In 1952, Ron Weakley found himself leading one of the largest unions in the country. IBEW 1245 cancelled all of its contracts and “took on the PG&E and all other employers in our jurisdiction and the world in general,” Weakley recalled. It was time to prove the power of unity.
The union was put to the test immediately when street carmen went on strike at the Key transit system. IBEW 1245 members in the Key’s electric department walked out in sympathy, just as IBEW members had walked out with street carmen at United Railroads in 1907. Memories of that earlier strike might have faded, but the logic of solidarity remained very clear. IBEW 1245 members stayed out until forced back to work 60 days later by court order.
Local 1245 began delivering the goods. In 1953, with inflation under 1%, the union won wage hikes ranging from 5.3 to 7% at East Bay municipal employers. Increases were also bargained at the newly-organized City of Lodi and Sacramento City Lines (later to become Sacramento Regional Transit). The union negotiated wage hikes of 3.5% for all Physical and Clerical classifications, equity increases for 58 classifications, and substantial gains in retirement income.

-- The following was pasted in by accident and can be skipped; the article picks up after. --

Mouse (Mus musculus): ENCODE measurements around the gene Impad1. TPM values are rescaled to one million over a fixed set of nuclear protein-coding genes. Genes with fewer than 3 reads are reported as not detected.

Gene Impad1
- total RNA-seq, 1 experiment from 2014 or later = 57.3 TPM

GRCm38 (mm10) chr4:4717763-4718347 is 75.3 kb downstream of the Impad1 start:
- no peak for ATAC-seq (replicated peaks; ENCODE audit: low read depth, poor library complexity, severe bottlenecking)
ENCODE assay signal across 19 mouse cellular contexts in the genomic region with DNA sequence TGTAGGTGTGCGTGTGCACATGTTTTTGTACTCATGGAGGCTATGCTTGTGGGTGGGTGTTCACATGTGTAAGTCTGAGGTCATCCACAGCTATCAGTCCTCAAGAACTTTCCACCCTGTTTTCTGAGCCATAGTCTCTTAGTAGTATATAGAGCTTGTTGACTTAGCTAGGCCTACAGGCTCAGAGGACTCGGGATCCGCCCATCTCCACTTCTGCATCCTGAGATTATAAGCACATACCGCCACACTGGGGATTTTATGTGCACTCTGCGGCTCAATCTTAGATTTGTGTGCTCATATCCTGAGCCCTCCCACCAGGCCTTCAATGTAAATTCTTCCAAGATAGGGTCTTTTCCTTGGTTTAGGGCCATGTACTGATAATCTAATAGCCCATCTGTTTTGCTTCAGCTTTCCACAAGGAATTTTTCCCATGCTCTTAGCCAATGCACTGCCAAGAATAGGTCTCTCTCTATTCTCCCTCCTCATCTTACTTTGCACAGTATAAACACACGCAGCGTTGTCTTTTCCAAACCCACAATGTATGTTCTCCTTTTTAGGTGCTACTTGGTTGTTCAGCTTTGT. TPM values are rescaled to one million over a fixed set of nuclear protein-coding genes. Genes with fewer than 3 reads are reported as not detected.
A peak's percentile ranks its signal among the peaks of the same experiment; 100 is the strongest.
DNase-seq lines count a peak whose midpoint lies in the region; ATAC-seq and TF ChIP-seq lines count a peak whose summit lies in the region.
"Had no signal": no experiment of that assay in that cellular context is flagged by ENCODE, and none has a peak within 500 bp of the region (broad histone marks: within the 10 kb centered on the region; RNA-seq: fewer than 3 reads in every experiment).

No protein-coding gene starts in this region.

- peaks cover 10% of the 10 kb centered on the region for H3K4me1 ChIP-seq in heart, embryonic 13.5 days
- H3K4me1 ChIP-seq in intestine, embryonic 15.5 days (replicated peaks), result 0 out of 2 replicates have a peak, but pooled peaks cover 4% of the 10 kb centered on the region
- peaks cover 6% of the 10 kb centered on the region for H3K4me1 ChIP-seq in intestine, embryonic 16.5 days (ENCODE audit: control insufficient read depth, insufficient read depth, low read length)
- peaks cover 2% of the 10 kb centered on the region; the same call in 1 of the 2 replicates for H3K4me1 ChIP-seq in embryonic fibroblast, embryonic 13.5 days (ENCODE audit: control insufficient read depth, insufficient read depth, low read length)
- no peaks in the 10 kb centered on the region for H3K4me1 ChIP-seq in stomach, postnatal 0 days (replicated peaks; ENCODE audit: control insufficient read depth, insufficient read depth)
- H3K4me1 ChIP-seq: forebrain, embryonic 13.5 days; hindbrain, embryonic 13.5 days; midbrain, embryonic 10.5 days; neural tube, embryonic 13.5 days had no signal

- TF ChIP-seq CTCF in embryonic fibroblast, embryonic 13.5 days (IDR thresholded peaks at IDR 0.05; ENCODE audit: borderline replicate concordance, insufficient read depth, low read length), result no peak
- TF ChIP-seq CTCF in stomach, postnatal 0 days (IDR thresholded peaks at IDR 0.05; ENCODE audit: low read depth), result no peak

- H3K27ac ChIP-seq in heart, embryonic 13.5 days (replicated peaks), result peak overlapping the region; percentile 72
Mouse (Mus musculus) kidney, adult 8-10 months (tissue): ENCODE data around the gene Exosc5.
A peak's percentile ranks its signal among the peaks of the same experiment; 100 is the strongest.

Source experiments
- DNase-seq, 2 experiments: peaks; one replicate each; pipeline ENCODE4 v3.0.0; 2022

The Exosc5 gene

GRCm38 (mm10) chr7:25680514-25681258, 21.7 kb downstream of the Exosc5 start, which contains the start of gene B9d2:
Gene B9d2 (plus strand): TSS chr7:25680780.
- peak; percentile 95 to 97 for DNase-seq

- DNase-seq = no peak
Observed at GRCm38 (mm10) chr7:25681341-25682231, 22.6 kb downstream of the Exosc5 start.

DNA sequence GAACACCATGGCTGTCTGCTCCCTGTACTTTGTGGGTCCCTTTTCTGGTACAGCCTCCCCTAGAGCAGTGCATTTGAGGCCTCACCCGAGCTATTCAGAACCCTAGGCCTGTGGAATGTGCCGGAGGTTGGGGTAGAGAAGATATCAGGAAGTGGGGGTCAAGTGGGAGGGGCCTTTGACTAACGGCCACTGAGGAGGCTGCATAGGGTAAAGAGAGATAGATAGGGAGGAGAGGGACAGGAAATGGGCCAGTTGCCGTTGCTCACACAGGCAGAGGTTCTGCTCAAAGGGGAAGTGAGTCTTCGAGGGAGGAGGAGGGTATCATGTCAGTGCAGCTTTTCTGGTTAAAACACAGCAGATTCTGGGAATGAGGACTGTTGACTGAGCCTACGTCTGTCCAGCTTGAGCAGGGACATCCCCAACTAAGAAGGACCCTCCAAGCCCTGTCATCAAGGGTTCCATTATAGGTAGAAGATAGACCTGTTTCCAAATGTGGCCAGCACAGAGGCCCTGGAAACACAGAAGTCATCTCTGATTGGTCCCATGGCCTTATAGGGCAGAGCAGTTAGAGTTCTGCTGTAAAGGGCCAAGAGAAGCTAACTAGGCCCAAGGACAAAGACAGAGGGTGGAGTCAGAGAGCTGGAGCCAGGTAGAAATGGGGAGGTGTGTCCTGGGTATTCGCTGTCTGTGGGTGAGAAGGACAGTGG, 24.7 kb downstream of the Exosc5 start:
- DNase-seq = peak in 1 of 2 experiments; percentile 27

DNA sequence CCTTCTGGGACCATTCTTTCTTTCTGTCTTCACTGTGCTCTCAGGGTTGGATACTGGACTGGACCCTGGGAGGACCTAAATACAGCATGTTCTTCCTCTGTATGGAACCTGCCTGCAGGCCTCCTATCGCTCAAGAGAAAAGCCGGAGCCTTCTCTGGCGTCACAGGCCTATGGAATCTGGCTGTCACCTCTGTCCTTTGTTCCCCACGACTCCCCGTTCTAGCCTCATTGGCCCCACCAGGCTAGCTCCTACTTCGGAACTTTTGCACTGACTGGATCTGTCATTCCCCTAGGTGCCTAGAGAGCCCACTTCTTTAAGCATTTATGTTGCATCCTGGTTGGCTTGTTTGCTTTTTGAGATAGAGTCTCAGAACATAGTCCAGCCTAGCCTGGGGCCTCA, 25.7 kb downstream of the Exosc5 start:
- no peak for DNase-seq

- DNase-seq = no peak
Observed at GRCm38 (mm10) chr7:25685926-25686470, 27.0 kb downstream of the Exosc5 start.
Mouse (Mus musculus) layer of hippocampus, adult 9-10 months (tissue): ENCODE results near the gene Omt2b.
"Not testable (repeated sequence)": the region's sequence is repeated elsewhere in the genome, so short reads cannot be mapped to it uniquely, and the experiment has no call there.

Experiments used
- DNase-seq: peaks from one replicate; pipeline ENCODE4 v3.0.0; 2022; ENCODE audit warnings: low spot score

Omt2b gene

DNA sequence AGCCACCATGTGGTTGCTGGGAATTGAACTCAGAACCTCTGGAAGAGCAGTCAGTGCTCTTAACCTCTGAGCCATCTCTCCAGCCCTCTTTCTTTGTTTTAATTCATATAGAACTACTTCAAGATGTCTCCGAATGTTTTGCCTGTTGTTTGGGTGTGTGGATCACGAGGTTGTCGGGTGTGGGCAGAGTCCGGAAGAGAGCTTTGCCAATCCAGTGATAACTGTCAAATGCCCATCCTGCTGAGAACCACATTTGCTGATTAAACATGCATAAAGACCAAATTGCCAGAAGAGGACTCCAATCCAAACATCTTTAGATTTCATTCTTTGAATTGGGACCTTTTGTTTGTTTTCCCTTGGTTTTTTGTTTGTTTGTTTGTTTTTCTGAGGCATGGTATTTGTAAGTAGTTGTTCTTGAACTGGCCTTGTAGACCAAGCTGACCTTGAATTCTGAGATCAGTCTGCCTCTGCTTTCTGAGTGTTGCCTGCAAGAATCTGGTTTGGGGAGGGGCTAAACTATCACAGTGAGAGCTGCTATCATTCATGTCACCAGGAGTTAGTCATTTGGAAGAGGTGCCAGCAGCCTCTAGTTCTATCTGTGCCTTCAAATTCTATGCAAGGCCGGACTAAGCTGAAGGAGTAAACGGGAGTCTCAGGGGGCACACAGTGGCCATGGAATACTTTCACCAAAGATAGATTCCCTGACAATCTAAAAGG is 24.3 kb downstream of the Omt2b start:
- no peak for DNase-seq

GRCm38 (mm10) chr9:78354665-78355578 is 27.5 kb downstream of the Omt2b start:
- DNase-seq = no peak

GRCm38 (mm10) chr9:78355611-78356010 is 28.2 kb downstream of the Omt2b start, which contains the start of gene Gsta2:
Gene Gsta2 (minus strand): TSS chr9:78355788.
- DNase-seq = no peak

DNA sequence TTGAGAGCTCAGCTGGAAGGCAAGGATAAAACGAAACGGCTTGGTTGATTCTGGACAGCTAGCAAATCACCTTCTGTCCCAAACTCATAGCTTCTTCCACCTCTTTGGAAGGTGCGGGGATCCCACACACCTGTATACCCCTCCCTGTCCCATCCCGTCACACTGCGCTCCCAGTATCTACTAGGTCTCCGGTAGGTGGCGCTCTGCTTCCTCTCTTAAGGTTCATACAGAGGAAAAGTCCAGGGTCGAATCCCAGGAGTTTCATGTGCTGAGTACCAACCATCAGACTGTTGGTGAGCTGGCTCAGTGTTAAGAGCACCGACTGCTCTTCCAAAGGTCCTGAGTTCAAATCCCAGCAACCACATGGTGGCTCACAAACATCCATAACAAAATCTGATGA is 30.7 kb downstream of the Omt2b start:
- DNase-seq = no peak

Weakley wanted IBEW 1245 to set wage standards for all utility work in northern California and Nevada. To gain bargaining leverage, IBEW 1245 needed to build labor agreements with all utilities in the area. The two largest, besides PG&E, were Sierra Pacific Power and the Sacramento Municipal Utility District.